This can be a huge Pandora's box of unknown stressors. Too many cats, not enough space, the cats fighting, outdoor cats or wild animals causing disruption, and many other issues raise the stress level. Different cats be more or less susceptible to stress, too. It's important to take steps to reduce the cat's anxiety and stress when this is an issue.
S=Symptom, Signs & Solutions
Jini has already done so much right! This is a tough case. But I agree with her statement that Barack has insecurity issues. Certainly that increases the likelihood of stress playing a major role in his poor potty habits. Another hint is Barack's habit of self-suckling (sort of like sucking his thumb). Kittens that leave Mom-cat too early may retain this self-comforting behavior as they become adults.
Barack also appears to do fine when Jini is home. He leaves deposits when she's at work. This points very strongly toward feline separation anxiety. Such cats use self-scent to calm themselves and are more likely to use feces and target the bedroom where owner scent is the strongest. Since Jini leaves the bedroom door shut when gone, Barack can't use this location-other than the single time after being stress following the vet visit. Rather than marking behavior which he'd leave uncovered, he tried to use the rug to cover up, correct?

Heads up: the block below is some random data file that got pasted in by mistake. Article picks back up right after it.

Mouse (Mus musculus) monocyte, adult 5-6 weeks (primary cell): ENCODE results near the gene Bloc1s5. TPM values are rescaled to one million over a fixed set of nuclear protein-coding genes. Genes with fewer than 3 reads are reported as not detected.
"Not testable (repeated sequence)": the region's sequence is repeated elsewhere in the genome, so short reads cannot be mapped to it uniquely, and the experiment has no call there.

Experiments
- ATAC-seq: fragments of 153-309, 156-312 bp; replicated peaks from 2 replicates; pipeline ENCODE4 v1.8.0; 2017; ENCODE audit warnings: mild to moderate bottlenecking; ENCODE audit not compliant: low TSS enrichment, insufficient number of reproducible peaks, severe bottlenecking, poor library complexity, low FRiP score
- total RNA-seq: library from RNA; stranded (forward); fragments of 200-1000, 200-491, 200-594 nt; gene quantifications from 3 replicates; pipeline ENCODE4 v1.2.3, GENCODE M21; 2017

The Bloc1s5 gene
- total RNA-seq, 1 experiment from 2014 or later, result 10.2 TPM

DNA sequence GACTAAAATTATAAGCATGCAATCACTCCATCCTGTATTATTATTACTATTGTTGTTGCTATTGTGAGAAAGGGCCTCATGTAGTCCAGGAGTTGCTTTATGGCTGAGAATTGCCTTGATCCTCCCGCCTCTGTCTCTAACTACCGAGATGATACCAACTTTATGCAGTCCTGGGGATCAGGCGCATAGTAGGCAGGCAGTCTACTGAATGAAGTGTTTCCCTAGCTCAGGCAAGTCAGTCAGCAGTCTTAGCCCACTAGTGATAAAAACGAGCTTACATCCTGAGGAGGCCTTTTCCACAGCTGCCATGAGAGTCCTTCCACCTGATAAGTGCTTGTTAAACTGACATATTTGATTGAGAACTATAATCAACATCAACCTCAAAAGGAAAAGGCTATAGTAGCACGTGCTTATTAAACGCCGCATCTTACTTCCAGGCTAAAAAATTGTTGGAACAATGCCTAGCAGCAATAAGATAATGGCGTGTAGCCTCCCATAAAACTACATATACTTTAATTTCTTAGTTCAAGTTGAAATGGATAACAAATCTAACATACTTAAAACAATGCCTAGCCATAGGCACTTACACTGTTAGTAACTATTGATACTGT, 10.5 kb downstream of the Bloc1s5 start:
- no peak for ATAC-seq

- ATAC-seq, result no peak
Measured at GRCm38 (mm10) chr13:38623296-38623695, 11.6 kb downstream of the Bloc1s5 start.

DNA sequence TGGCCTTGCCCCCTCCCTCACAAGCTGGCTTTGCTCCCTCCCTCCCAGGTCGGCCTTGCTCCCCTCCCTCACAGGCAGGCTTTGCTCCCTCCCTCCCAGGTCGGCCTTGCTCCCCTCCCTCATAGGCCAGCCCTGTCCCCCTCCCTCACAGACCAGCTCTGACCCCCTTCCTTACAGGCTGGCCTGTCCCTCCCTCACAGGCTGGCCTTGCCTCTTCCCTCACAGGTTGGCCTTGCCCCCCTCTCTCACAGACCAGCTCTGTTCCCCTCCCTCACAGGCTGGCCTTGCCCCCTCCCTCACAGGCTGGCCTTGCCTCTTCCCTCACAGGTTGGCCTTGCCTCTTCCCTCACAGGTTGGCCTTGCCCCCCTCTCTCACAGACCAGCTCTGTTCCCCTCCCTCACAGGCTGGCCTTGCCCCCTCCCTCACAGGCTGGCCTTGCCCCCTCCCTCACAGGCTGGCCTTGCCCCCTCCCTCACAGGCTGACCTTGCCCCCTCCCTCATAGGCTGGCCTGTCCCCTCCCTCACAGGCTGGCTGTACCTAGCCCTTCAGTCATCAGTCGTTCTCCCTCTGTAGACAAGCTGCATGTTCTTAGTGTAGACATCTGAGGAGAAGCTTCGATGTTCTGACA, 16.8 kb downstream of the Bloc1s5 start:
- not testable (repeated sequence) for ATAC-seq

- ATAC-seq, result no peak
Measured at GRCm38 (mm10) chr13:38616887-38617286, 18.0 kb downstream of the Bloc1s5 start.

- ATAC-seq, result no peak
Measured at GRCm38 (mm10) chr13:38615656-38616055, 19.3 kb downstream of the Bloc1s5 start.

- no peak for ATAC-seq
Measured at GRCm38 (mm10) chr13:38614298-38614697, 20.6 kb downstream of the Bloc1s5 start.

- Refer to the tips in the feline separation anxiety article to help desensitize Barack to your departures and absences. Basically you'll repeat over and over (and over!) the "triggers" that get the kitty upset about you leaving-like picking up car keys, or putting on your coat. Also provide a treat-filled toy to keep him occupied during the first 15 minutes of your absence.
- It could be that Barack also has some objection to the location of the downstairs litter box. The Biddy Box high-side and larger design work very well for high-aim urination, but it won't work if he never gets into the box. You say he's defecating nearby. Sometimes cats feel trapped when in facilities in the corner of a room. Try moving the box to the center of a wall to see if that helps.
- Feliway works wonders in a number of kitty angst cases, especially those having to do with territorial issues. If you've not seen a benefit, though, you may wish to try another pheromone product I've recently heard positive reviews about. Sentry HC Good Behavior Pheromone Collar for Cats uses pheromones that mother cats produce while nursing that tell kittens "don't be afraid, you're safe." This works with adult cats, too, and the product is designed for separation anxiety and is said to last up to a month. (Compare Prices) Some cats develop drooling from wearing the collar, so try this for the first time when you're home to observe.